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KEF C40 (shown with optional custom angled wood stands)

KEF C40 ('85-'88) $185/pr 


The C40 system is both generous in both volume and drive unit. Bass is plentiful and extended, and the design is balanced to operate clear of room boundaries on the optional open stands. The two 200mm bass/midrange units use polypropylene cones. Operating as a 2½-way system, the lower driver is used only at the lowest frequencies, augmenting and extending bass output, substantially improving power handling capacity, and assisting bass damping. The system can go exceedingly loud, can handle plenty of power, and, with a generous bass delivery, is particularly suited to good ol' rock n' roll...the so-called "West Coast' sound.



About KEF...

It all began in 1961, as it so often does, with one man who was somewhat detail-obsessed. And in the world of hi-fi (or indeed, anything grounded in innovation, technology and perfection), that man, was Raymond Cooke, a former technical director for Wharfedale speakers (England).  In the beginning, their tendency to sell raw drivers to their competitors – rather than keep them for themselves  – solidified them as true leaders in this field.  They went on to produce the K1 Series but with the 1962 introduction of the now world famous B139 bass driver, the Celeste was born. It proved to be a best seller but it wasn’t until the 1970s that their real breakthrough occurred.  After a series of very successful commercial loudspeaker designs, 1975 saw a development which placed KEF on the hifi map. Indefinitely.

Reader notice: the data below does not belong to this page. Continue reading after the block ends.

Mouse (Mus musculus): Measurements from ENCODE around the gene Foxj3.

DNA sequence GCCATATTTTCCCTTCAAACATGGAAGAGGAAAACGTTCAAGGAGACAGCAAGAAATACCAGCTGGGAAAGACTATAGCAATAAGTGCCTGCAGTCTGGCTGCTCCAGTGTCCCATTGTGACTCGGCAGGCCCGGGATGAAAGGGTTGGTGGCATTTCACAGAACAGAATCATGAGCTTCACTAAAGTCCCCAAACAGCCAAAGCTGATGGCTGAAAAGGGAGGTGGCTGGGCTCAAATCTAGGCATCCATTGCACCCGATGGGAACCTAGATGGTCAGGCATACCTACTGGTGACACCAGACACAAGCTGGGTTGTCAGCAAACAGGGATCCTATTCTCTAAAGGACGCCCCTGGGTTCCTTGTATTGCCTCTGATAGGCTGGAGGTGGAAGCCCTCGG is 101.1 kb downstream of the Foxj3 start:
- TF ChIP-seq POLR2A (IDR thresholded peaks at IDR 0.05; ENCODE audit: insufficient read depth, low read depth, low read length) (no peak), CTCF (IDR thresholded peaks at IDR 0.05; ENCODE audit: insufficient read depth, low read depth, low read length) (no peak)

Thanks to t​he first implementation of computers in the design and measurement of their loudspeakers, t​his lead to the world famous

​ ​KRF ​Reference designs emerging for the first time, from the 101 all the way through to the 105.2. The first of many lines of References, each dominating its market.
Everything about what KEF ha​s​ produced since day one has screamed of quality, of innovation and of style… three very memorable qualities. And when you have a company history (not to mention product range) as long and as illustrious as KEF’s, there are some seriously impressive things to remember.

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Lafayette Minuette/II

Lafayette Minuette/II (1969) $85

Originally designed for use where space is at a premium, these very cool, great sounding Minuette speakers have 5" x 7" oval woofers and 2.5" tweeters. They are enclosed in real oiled sculpted walnut, ducted port brass reflex cabinets​.  The vintage speaker grill cloth is unique for its time.  These were designed to be used vertically or horizontally and feature adjustable level controls on the rear.  Rated at 10 watts, it's suggested for use with low powered receivers.  Very cool stuff!

Lafayette Criterion 77

Lafayette Criterion 77 (1977) $95


These are a nice, restored and refinished pair of Criterion 3-way speakers.  Unlike the "West Coast" boom-boom rock n' roll sound, these are closer to the "East Coast" sound that favors accuracy over thumping bass (think jazz, classical, etc).  Of course, the vintage grill material on these is impossible to duplicate so that adds to the "flavor" of that vintage look and feel.

About Lafayette...

Established in the 1920s, Lafayette Radio Electronics (LRE) became a thriving mail order catalogue business; the electronic components it sold were useful to amateur radio operators and electronic hobbyists in areas where such components were unavailable in local retail outlets.   Early Lafayette Radio stores were located in New York during the mid '50s. 

Lafayette advertised heavily in major U.S. consumer electronics magazines of the '60s and '70s, particularly.  The company offered a free 400-page catalog filled with descriptions of vast quantities of electronic gear, including microphones, speakers, tape recorders, and other components.  A significant share of '60s and '70s vintage Lafayette hi-fi gear was manufactured by a Japanese subcontractor named "Planet Research". "
The Criterion" brand speakers were built by several offshore and American assemblers.